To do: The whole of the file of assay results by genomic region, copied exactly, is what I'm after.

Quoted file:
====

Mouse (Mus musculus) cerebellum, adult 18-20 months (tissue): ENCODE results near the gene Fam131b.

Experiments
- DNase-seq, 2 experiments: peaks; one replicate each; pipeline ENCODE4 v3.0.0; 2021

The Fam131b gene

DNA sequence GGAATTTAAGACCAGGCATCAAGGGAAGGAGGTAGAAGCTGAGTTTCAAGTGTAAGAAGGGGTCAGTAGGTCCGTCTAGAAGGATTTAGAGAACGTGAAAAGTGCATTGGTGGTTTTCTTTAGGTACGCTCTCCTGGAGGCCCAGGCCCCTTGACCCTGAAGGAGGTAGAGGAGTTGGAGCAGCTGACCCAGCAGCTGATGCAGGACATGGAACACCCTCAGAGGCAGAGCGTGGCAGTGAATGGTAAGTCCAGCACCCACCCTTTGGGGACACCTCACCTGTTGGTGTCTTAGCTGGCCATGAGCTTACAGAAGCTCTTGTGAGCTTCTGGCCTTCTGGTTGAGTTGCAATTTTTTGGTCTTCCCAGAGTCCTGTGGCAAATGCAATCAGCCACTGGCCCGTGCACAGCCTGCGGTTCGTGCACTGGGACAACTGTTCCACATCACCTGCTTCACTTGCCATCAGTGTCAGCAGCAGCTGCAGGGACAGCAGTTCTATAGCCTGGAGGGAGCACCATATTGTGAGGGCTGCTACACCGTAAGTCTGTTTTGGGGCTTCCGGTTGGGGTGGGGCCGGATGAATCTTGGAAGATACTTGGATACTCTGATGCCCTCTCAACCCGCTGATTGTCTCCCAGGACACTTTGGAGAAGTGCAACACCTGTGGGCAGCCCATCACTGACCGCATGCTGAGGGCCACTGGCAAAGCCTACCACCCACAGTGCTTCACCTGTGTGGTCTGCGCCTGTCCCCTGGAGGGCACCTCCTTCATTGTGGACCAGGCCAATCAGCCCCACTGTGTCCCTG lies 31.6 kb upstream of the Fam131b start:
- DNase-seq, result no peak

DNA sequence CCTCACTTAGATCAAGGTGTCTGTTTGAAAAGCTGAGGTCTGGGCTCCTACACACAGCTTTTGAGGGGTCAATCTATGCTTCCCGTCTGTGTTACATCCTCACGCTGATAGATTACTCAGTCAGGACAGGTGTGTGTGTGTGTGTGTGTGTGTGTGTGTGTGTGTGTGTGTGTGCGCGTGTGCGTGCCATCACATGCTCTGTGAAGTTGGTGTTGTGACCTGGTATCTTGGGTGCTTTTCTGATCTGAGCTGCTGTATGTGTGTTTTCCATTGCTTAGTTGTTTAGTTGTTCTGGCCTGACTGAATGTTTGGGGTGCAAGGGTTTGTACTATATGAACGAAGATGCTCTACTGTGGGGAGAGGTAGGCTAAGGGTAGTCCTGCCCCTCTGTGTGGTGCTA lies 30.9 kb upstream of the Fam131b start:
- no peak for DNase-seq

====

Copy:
Mouse (Mus musculus) cerebellum, adult 18-20 months (tissue): ENCODE results near the gene Fam131b.

Experiments
- DNase-seq, 2 experiments: peaks; one replicate each; pipeline ENCODE4 v3.0.0; 2021

The Fam131b gene

DNA sequence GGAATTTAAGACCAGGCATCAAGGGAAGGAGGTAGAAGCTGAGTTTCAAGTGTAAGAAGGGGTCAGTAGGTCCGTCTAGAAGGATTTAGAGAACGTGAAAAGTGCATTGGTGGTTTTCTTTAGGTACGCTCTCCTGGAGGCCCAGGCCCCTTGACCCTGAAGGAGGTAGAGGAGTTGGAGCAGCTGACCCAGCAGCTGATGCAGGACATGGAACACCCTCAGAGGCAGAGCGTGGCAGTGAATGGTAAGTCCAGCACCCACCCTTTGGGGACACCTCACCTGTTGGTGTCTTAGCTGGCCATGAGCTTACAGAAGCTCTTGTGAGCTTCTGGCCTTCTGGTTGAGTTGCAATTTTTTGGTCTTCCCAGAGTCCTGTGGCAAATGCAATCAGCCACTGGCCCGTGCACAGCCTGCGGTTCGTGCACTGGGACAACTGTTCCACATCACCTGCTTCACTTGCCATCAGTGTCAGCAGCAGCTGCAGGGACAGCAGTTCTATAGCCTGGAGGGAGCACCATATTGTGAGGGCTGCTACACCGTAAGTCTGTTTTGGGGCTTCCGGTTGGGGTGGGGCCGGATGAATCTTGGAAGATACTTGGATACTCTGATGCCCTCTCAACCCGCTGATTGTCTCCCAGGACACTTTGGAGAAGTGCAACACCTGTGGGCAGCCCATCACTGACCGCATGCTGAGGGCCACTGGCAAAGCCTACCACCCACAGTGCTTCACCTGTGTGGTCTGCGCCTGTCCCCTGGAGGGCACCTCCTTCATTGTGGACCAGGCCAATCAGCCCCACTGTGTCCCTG lies 31.6 kb upstream of the Fam131b start:
- DNase-seq, result no peak

DNA sequence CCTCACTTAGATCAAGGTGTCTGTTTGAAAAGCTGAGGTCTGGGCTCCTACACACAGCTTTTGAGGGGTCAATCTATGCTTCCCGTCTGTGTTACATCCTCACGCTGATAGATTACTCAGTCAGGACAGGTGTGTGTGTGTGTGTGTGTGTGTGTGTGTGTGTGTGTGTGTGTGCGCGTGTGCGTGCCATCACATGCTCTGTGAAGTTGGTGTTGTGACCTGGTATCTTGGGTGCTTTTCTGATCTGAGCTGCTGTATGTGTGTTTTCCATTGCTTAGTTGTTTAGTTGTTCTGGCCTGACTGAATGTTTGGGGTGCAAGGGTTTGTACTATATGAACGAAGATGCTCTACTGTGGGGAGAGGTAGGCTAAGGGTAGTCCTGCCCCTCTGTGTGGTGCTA lies 30.9 kb upstream of the Fam131b start:
- no peak for DNase-seq